On 21/03/2013 07:47, Carl S. Gutekunst wrote:
On every SMTP server in the world, the first 100 to 250 bytes send by
the server after TLS negotiation completes are both constant and
known: they're the EHLO response. So that got me wondering if
randomizing the EHLO response could be helpful in mitigating
statistical attacks. Obviously the degree of "randomizing" is limited;
RFC 5321 requires the first line to be the FQDN of the receiver, and
every line will contain "\r\n\220-". The most I can do is randomize
whole lines. But I don't have an intuitive feel for what might be
effective in disrupting these statistical code-breaking techniques;
hence the question.
Isn't it '250-'?
Anyway, I'm not a cryptographer either, but my limited understanding
suggests that things like TLS work on a 'block' of data at once, not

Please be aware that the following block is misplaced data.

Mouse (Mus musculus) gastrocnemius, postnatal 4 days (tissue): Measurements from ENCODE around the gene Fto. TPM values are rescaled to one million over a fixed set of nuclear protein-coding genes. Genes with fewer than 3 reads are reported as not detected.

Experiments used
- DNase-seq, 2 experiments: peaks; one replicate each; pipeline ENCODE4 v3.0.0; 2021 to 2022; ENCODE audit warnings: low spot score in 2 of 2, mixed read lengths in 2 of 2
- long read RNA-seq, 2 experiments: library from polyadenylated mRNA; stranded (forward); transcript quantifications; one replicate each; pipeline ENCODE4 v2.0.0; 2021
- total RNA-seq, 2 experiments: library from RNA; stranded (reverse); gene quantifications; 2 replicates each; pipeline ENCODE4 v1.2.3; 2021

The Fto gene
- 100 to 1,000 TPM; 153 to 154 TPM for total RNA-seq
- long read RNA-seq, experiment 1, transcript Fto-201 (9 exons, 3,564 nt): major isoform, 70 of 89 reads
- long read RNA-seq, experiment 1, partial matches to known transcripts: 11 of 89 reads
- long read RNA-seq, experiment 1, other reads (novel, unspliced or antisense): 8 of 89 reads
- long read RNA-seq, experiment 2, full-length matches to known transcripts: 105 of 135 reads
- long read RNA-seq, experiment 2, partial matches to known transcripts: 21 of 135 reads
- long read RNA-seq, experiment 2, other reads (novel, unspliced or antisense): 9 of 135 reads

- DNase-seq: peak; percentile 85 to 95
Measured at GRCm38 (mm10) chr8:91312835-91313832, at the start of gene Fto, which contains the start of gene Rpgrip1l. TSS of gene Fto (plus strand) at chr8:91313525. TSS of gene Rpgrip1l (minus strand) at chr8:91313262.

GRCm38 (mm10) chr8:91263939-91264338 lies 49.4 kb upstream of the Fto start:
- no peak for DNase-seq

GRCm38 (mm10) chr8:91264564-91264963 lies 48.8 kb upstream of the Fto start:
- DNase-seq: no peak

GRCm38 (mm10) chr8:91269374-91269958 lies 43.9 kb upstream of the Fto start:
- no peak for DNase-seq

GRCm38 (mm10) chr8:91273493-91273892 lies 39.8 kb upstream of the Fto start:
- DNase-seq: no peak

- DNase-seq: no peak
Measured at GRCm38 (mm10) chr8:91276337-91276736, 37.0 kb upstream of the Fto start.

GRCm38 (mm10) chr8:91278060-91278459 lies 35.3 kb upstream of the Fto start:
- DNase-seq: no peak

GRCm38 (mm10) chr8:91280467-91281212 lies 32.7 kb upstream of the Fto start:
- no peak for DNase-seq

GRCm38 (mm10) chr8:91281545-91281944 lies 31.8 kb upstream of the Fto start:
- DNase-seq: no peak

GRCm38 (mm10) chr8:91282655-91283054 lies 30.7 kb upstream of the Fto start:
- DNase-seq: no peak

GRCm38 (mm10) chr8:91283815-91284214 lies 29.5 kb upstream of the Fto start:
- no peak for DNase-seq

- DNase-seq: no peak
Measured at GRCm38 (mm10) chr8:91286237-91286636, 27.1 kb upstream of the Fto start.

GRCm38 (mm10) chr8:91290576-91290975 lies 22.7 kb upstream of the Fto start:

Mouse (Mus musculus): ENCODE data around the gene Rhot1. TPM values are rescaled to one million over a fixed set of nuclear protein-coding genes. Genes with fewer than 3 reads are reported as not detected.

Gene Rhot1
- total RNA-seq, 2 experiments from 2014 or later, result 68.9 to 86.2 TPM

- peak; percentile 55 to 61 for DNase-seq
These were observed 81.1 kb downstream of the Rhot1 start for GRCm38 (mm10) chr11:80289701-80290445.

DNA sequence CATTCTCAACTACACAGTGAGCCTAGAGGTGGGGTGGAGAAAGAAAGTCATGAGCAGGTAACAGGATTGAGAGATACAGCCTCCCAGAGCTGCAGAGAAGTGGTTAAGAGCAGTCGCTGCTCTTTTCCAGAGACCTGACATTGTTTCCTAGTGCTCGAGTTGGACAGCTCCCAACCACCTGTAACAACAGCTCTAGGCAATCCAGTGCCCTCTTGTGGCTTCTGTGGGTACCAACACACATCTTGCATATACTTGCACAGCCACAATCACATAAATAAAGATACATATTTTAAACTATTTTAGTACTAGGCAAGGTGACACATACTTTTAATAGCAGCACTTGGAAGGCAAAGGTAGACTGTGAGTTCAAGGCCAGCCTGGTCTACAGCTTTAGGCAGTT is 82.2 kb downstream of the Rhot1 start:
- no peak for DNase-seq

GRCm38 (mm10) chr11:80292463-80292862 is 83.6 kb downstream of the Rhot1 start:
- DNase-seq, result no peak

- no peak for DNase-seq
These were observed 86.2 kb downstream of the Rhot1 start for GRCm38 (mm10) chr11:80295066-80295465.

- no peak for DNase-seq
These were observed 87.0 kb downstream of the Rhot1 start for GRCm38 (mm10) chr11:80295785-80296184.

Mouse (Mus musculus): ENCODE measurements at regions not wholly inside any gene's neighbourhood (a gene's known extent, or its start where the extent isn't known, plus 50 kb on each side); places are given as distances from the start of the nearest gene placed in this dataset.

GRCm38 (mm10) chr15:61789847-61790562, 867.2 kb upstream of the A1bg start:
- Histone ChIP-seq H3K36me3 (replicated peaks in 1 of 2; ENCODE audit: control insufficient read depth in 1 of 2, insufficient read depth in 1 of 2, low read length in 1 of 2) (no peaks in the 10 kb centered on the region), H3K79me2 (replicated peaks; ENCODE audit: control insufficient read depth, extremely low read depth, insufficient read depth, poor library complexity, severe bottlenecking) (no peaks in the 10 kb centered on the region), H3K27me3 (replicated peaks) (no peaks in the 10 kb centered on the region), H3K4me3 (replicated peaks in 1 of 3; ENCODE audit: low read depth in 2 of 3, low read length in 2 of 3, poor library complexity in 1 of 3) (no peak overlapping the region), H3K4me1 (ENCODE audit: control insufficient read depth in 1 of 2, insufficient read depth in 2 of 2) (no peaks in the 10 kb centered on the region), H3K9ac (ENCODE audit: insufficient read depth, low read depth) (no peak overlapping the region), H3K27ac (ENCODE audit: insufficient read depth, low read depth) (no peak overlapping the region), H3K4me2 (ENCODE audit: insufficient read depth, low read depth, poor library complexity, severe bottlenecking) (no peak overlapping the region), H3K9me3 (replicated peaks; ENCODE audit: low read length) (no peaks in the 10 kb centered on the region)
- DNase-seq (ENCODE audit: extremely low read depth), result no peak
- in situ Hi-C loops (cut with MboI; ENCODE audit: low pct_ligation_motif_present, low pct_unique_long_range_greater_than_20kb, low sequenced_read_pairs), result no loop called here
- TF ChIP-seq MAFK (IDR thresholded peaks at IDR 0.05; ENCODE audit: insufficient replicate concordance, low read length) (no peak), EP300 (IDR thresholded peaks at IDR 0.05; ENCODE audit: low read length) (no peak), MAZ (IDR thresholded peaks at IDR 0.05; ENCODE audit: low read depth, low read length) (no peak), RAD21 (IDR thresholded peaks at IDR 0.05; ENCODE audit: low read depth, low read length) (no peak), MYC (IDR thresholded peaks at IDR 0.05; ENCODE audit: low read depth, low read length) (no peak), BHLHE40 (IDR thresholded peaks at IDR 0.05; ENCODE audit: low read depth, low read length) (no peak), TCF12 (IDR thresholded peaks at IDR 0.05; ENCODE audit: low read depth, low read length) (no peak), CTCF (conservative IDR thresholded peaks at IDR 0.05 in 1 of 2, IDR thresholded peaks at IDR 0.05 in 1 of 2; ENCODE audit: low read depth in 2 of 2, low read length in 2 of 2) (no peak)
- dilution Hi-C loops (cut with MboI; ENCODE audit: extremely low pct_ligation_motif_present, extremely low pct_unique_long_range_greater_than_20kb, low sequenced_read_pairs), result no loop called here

byte-by-byte. So, if this is deemed a risk or potential risk, it would
make sense to make the first 'block' as random as possible. AIUI TLS
uses the previous block as part if the encryption for the next block, so
if they can't tell what the first block contains, they can't do the rest
of the stream either.
So, randomising line order, possibly adding 'x-messwithhackers: <random
string>' pseudo-capabilities, adding random text after the FQDN of the
receiver on the first line of the EHLO response, etc, would all stand a
fair chance of making it harder to hack.
But, I'm not a cryptographer, so I may be talking total garbage :-)
Paul Smith Computer Services
Tel: 01484 855800
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